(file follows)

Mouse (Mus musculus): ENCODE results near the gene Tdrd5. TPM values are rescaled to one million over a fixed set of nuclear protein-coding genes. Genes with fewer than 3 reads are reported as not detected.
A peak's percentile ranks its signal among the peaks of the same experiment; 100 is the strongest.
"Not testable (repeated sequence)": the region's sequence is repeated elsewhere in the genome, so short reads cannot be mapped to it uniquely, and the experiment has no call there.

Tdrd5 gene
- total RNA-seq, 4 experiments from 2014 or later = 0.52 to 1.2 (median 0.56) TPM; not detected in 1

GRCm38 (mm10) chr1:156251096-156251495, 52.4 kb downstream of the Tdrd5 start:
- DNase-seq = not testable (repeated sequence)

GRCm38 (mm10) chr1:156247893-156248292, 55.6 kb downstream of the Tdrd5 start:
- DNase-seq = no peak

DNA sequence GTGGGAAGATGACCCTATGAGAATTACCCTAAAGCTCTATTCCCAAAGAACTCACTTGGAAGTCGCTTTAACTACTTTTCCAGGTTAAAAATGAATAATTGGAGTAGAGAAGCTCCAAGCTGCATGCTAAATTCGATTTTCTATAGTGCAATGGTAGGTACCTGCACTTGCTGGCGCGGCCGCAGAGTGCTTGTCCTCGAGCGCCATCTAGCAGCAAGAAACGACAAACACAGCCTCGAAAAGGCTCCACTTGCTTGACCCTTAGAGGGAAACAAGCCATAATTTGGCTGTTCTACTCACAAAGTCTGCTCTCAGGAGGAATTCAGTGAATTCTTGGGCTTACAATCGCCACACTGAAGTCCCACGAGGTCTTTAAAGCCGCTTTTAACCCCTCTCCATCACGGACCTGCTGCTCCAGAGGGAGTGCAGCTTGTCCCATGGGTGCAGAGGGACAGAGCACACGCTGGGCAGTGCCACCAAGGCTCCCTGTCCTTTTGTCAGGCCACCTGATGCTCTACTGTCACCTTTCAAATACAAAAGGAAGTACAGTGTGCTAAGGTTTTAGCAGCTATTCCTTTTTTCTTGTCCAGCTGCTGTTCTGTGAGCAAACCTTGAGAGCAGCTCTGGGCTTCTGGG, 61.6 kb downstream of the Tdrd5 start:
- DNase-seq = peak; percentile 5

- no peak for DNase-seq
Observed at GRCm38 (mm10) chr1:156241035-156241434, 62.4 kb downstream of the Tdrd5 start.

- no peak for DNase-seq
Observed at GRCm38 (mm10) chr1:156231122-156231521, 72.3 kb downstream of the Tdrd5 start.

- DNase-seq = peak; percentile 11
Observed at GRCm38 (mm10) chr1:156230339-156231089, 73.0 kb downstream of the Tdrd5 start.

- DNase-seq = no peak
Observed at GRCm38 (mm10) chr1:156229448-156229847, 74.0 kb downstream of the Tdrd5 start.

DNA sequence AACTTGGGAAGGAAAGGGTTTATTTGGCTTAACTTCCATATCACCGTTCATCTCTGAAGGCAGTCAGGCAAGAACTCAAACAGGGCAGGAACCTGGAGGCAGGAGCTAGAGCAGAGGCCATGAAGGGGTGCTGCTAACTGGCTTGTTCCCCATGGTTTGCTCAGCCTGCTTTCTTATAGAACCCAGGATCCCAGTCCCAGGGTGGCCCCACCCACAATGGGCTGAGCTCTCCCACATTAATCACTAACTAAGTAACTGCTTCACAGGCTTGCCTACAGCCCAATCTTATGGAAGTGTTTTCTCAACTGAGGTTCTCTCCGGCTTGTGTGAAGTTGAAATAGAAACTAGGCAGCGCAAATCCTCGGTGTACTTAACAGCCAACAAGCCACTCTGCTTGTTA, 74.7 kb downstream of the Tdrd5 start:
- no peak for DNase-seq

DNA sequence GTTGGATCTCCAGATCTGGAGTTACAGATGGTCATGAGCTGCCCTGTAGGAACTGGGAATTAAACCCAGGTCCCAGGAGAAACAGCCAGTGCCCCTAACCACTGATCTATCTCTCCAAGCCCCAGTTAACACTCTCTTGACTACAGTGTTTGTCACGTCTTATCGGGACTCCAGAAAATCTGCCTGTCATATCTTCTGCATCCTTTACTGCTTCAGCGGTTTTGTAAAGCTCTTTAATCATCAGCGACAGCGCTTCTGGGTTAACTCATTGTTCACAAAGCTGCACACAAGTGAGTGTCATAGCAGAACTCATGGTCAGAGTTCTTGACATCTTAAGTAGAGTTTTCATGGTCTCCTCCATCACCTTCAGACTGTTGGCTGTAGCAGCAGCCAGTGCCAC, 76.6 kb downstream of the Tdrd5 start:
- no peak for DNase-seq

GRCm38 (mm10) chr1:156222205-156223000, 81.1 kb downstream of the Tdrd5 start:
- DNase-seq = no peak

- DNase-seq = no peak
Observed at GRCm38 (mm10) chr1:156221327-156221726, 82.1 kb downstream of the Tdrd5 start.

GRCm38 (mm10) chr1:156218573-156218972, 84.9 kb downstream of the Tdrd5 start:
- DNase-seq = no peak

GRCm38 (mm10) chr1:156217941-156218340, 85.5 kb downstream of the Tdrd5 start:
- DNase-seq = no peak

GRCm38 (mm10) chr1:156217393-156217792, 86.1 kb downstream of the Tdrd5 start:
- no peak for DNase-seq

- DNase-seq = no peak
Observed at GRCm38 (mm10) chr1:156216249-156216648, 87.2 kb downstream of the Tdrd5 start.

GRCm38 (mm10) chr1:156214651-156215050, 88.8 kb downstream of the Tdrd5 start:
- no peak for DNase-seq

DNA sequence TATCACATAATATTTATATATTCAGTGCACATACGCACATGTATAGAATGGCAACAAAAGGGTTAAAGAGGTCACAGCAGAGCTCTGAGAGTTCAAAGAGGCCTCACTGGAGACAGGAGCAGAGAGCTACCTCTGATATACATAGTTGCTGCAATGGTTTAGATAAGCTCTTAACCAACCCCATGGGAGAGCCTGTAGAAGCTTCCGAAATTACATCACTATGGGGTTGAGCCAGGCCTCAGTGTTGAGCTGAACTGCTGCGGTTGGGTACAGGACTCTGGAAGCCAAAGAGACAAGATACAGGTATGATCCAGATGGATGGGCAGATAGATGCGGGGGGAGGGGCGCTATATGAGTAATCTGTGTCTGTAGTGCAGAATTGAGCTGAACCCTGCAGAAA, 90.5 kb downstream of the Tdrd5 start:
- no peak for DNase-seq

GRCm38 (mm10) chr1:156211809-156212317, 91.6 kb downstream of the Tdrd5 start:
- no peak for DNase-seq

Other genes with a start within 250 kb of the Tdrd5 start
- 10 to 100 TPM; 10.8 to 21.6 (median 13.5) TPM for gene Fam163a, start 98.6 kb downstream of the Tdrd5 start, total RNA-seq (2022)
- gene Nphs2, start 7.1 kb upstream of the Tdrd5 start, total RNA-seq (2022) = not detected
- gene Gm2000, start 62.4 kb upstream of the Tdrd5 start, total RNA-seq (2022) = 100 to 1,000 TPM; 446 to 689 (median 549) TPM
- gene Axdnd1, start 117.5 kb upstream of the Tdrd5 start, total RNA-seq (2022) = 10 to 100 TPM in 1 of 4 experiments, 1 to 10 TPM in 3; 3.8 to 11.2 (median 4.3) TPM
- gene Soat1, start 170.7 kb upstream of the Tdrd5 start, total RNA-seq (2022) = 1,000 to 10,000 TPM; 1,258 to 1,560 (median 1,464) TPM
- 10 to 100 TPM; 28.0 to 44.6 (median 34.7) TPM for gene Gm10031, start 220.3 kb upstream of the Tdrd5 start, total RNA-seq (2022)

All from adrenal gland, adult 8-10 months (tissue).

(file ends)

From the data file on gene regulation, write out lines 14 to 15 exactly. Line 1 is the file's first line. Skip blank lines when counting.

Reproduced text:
- no peak for DNase-seq
Observed at GRCm38 (mm10) chr1:156231122-156231521, 72.3 kb downstream of the Tdrd5 start.